Paul is the protagonist, and he has known since he was very little that he was gay, but his friends who are questioning their sexuality, or can’t come out, are struggling, and he himself has some difficulties with a new boyfriend. All in all, this means he has to use a lot of strength and wisdom to work things out. A quote from the book about bravery changed my life hugely, as the day after reading it I came out to my parents.

‘I find my greatest strength in wanting to be strong. I find my greatest bravery in deciding to be brave… If there’s no feeling of fear, then there’s no need for courage.’

Right now, reading this quote again, it doesn’t mean as much to me as the first time I read it. Because when I was fifteen, lying in bed and clutching this book which was my secret, I needed to hear this, and I haven’t ever needed it as much as I did then. Paul gave me the strength to do something that had been crushing me inside for years, and that’s why he’s my hero.

Jonathan and Mark from ‘Pride’


‘Pride’ is an amazing film I would recommend to anyone, and it’s also the first LGBT+ film I watched in the cinema. I watched it six times, in the time frame of a couple of weeks. I was obsessed. And although there is an array of spectacular characters in this film who I loved, there were two I went on to actually try and emulate in life. Jonathan and Mark.


Jonathan is the campest, most confident character in the film, famous for getting on the dance floor and strutting his stuff in a conservative community hall, which was a scene I watched over and over on YouTube and makes you feel compelled to laugh or dance along. He is unashamed of who he is, throughout the film, and also encouraged a mother and house-wife to follow her dreams because, ‘good people are dying all the time, so don’t you dare waist it {your life}.’ This stuck with me. He also had a long scarf which he wore over one shoulder which is something I started doing immediately.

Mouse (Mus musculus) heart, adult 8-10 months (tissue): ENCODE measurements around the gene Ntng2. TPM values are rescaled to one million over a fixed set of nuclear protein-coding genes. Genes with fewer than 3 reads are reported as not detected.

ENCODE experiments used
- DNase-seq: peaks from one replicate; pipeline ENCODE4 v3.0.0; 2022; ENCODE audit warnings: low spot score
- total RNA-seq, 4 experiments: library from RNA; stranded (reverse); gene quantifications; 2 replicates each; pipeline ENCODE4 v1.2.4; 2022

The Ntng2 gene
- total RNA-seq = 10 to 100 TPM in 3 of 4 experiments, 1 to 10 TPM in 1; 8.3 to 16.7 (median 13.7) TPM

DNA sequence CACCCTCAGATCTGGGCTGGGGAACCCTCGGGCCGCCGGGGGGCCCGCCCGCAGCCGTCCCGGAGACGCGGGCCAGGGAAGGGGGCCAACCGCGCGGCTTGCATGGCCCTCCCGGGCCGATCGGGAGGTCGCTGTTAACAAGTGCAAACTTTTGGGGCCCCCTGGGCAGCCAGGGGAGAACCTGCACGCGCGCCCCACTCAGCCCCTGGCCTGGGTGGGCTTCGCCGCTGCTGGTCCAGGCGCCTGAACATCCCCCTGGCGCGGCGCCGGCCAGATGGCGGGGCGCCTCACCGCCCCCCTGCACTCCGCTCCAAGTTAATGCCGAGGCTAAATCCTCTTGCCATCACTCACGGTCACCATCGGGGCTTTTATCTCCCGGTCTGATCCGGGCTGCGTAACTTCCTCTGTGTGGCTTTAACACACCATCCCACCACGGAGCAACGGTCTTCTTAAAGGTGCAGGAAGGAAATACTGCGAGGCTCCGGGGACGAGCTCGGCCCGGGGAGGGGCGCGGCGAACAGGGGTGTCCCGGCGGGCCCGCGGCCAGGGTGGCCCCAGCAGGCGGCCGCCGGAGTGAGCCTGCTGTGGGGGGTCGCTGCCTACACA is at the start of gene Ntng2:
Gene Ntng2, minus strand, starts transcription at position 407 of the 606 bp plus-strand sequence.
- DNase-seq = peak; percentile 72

Mark is the founder of the group of LGSM (Lesbian and Gays Support the Miners), and he is a very inspirational character. He is compelled to help change the world, repeatedly making amazing public speeches and is proof that anyone can creative positive change. He proudly wore gay-themed badges on his leather jacket, and I, who had always loved wearing badges on my clothes, nervously pinned on a ‘I Can’t Even Think Straight’ badge, after seeing this film the first time. The badge is still there today. Although I felt nervous wearing it at first, I would always think on Mark’s quote that ‘Life is short’ so you have to be proud of who you are. This has been said a lot of times by many different people, but when his character said it, for some reason, something really got through to me.